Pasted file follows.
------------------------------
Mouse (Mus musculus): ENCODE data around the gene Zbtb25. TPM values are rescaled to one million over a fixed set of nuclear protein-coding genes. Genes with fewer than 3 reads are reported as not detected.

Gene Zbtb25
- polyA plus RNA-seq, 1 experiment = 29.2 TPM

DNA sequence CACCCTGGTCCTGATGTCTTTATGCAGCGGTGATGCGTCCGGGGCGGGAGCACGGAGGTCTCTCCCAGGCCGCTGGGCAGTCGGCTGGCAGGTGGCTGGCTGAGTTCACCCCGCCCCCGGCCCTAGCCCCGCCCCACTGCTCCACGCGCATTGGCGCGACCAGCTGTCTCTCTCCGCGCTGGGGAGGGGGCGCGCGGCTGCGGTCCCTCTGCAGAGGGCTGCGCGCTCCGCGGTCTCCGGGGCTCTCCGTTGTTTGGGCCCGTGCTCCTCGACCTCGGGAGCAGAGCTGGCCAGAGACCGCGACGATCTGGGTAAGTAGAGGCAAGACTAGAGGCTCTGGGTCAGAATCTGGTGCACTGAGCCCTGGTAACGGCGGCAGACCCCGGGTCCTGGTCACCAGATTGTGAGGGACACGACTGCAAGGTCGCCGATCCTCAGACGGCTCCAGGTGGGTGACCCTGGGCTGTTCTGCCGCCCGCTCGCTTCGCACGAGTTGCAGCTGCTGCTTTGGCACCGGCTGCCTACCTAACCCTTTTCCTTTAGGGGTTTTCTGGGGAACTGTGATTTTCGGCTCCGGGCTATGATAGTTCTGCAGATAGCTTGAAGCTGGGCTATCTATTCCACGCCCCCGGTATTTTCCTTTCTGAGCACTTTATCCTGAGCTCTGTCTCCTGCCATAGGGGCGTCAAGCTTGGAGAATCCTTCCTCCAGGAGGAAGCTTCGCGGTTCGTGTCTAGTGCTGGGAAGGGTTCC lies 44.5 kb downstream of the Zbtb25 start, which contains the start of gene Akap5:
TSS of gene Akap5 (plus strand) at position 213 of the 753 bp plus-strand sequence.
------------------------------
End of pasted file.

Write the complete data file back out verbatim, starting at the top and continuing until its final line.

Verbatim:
Mouse (Mus musculus): ENCODE data around the gene Zbtb25. TPM values are rescaled to one million over a fixed set of nuclear protein-coding genes. Genes with fewer than 3 reads are reported as not detected.

Gene Zbtb25
- polyA plus RNA-seq, 1 experiment = 29.2 TPM

DNA sequence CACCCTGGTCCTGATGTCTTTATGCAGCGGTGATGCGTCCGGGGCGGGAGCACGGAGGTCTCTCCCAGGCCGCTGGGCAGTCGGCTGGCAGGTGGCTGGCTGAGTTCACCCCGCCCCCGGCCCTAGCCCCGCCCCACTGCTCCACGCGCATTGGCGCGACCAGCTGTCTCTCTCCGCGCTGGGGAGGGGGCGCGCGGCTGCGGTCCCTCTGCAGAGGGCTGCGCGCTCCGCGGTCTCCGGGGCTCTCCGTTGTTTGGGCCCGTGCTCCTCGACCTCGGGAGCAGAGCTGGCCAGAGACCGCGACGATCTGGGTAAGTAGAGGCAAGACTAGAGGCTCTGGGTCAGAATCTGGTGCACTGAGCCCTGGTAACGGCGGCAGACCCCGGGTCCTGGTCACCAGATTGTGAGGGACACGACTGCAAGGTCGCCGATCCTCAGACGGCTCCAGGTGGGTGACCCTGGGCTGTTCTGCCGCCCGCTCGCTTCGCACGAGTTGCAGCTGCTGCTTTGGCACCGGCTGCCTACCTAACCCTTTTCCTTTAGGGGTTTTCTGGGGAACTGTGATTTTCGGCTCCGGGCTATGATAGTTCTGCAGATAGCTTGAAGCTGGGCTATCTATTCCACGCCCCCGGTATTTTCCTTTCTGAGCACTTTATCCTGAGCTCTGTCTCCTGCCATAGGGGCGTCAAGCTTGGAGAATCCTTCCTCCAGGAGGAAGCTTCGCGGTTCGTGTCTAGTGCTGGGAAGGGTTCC lies 44.5 kb downstream of the Zbtb25 start, which contains the start of gene Akap5:
TSS of gene Akap5 (plus strand) at position 213 of the 753 bp plus-strand sequence.